GSAS students regularly earn awards and fellowships, publish, and receive recognition for outstanding work. GSAS is proud to share their accomplishments.
Emily Bayer, PhD Candidate in Biological Sciences, received the inaugural International Birnstiel Award for Doctoral Studies in Molecular Life Sciences. Investigating neurons that occur in both the male and female nematode worm C. elegans, she showed that sex-specific differences in structure and function emerge through the pruning of synaptic connections, which can be disrupted by starvation and a resulting chain of molecular signals. Emily’s findings were reported in several distinguished journals – including Nature – and covered by The Washington Post.
Adji Bousso Dieng, PhD Candidate in Statistics, has been awarded the Google PhD Fellowship in Machine Learning, and also has been named a Rising Star in Machine Learning by the University of Maryland Center for Machine Learning. Her doctoral work is about unsupervised learning, a subfield of artificial intelligence. Specifically, she designs algorithms for fitting deep generative models and combines probabilistic modeling and deep learning to embed structure into deep generative models. These types of models have many real-world applications with regard to natural language processing, vision, and in a range of sciences.
Samyak Ghosh, PhD Candidate in Middle Eastern, South Asian and African Studies, is the recipient of the American Institute of Indian Studies Junior Research Fellowship and the Kumkum Chatterjee Memorial Fellowship in Indian History, 2019-2020. Ghosh works on the practice of political culture in early modern northeast India. For his dissertation, he is studying a set of bureaucratic, literary, and legal texts written in Assamese, Sanskrit, and Bengali.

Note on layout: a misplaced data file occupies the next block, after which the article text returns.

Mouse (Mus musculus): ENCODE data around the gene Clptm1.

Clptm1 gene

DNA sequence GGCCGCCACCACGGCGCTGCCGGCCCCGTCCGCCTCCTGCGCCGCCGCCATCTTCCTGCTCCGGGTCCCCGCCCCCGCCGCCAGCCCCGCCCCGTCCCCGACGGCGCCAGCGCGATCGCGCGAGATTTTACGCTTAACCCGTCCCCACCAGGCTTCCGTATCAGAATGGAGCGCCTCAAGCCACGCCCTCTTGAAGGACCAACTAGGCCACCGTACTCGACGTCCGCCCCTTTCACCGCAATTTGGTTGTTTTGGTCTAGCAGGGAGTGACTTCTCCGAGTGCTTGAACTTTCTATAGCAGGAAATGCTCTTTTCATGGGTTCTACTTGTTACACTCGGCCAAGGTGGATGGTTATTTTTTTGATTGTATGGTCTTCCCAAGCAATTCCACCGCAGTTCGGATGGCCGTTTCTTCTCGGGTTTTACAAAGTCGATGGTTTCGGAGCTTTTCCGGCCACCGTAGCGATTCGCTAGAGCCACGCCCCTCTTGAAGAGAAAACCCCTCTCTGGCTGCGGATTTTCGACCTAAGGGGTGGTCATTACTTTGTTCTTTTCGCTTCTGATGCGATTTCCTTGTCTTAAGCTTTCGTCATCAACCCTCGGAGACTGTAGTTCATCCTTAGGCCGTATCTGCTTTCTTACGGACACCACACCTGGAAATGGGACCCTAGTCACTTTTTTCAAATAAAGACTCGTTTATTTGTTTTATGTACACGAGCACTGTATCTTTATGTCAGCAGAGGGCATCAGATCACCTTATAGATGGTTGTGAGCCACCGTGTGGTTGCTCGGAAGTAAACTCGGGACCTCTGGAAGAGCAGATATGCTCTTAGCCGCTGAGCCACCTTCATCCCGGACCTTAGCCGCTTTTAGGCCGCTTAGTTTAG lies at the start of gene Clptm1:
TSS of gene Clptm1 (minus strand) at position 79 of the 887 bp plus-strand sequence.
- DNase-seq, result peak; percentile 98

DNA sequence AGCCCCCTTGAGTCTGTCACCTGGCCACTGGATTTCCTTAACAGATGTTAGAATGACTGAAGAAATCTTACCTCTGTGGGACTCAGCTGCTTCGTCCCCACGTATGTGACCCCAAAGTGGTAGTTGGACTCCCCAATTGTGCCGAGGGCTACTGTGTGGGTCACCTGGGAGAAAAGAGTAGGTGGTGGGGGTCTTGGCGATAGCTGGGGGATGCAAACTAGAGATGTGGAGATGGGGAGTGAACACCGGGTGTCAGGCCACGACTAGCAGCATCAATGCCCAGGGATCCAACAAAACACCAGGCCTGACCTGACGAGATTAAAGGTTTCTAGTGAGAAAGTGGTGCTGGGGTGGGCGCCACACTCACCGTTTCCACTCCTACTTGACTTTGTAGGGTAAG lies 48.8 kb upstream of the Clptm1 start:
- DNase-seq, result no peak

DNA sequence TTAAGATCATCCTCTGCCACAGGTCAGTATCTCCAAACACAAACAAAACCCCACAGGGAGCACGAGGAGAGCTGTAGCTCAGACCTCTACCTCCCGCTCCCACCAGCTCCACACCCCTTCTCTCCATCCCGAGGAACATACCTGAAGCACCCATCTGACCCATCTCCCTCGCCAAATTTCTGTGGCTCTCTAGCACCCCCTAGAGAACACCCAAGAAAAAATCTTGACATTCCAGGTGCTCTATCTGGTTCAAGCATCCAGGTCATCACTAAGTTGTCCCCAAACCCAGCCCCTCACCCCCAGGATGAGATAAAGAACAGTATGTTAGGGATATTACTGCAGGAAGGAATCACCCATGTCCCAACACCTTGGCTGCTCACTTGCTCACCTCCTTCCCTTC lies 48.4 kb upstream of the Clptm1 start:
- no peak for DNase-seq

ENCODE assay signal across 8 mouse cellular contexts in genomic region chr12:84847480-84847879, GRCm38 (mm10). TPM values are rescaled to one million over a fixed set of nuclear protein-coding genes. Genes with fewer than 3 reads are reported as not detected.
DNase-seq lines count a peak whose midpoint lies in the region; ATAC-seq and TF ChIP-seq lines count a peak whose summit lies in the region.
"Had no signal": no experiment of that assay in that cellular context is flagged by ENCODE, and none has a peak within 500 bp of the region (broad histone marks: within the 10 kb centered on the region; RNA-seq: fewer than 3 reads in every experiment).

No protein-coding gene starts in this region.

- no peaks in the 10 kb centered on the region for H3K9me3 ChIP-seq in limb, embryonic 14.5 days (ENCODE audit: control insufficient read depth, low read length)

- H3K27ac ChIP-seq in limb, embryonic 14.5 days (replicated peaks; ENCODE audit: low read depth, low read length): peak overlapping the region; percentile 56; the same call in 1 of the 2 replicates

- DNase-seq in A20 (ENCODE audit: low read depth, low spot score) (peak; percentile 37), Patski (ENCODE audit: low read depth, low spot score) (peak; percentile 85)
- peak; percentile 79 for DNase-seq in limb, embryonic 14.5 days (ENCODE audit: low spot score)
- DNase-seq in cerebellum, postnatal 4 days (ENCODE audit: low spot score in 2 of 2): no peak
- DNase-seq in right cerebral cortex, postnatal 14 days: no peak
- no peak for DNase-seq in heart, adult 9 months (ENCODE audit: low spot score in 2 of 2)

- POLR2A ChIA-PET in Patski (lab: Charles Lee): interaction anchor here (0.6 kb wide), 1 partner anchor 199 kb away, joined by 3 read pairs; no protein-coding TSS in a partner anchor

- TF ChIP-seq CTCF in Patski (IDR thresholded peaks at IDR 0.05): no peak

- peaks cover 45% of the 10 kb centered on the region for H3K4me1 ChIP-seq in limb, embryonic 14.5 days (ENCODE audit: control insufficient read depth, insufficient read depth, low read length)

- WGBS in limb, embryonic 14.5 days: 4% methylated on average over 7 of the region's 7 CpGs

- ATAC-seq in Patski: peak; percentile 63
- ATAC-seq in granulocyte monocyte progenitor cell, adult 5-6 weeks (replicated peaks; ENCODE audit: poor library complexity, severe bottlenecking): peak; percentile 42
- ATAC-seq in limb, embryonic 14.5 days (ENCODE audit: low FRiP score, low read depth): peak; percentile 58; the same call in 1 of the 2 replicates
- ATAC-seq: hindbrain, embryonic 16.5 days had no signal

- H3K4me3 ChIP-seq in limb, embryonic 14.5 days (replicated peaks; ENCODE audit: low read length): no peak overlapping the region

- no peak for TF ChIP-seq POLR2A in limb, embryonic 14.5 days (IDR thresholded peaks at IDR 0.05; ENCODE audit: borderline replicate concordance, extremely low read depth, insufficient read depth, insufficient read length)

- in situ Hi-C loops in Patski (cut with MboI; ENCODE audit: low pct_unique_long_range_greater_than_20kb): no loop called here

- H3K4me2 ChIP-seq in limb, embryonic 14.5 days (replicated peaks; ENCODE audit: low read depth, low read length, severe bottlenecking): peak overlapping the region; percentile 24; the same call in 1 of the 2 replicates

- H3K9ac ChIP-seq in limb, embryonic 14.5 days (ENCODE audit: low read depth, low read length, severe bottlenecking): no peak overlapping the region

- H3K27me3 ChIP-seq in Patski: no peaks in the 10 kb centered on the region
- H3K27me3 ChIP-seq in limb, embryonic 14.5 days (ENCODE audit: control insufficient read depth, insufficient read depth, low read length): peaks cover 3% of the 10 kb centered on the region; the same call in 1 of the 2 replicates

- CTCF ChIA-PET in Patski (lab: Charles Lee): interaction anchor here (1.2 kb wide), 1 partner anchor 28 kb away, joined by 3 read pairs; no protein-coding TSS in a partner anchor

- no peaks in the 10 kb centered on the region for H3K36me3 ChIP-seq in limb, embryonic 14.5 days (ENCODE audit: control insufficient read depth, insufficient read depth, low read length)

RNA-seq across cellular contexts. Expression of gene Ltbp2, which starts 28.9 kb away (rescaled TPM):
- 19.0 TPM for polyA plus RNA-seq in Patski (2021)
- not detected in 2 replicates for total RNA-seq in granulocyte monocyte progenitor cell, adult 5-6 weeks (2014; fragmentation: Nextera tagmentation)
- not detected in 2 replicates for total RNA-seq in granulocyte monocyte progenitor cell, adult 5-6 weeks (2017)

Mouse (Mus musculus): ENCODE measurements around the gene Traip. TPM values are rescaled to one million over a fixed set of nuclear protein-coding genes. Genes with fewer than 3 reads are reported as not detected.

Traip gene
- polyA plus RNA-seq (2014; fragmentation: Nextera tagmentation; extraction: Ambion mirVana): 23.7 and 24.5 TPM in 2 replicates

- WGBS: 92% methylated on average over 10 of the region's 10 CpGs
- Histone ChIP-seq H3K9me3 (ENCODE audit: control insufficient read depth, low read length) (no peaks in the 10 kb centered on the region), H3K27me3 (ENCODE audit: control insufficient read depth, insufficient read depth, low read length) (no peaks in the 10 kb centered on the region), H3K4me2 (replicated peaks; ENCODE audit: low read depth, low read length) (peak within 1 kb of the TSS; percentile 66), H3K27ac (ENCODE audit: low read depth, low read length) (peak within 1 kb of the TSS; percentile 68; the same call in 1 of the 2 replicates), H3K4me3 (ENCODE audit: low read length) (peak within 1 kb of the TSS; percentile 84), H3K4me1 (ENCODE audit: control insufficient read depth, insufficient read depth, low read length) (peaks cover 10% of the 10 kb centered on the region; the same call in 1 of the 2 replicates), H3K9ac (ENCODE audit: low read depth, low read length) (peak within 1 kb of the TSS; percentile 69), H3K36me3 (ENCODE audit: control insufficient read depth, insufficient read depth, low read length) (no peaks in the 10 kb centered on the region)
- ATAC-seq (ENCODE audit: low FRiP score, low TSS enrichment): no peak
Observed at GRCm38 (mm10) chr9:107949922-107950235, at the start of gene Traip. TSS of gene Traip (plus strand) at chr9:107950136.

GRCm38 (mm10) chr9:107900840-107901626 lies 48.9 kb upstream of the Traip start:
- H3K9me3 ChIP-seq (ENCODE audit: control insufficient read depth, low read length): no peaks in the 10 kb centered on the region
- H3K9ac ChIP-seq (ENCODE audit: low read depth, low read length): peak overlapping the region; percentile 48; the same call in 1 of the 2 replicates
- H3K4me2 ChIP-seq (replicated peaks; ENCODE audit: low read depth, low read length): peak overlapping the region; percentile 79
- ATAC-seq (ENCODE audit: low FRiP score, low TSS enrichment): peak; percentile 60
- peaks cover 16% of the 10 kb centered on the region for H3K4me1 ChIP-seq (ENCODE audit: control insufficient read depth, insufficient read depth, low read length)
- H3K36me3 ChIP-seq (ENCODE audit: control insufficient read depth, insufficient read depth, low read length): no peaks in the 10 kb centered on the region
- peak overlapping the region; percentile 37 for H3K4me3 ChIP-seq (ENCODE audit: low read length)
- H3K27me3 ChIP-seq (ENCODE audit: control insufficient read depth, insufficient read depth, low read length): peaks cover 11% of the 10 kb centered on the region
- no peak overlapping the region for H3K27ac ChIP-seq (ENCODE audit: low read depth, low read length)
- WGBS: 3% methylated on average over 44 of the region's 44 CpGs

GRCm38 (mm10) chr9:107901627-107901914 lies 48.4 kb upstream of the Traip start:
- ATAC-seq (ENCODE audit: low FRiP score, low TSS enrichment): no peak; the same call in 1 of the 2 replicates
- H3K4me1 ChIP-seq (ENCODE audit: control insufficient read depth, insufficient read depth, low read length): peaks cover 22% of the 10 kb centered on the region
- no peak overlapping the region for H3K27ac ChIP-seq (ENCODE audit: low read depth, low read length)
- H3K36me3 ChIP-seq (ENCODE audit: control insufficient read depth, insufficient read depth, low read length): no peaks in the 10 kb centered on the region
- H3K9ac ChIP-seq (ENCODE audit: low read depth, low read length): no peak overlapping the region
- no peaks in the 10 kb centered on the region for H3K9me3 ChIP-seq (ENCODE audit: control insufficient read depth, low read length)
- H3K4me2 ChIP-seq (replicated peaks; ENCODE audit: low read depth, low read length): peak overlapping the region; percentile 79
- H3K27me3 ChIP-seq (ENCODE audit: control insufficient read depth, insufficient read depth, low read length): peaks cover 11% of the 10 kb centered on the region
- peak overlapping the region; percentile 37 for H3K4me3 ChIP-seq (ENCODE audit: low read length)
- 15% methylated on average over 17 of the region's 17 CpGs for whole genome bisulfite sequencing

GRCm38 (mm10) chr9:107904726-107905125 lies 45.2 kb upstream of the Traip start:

Naeem Mohaiemen, who defended his dissertation in Anthropology last month, completed two films during his doctoral fieldwork on world socialism and postwar ennui. Tripoli Cancelled was recently reviewed in Humanities, and Two Meetings and a Funeral was reviewed in Afterimage: The Journal of Media Arts and Cultural Criticism. Mohaiemen's dissertation looked at the remnants of the Bangladesh communist party and how they navigated a lost moment of transnational solidarity across the Nonaligned Movement, the Organization of Islamic Cooperation, and the Sino-Soviet axis. Mohaiemen worked as a visual artist for a decade before entering graduate school. His films earned him a 2014 Guggenheim Fellowship and a 2018 Turner Prize nomination.
If you have been featured in the news, published, or have received other recognition, or know a fellow GSAS student who has been, please let us know! Please email us at gsas-communications [at] columbia.edu (subject: GSAS%20Student%20News) or fill out this form.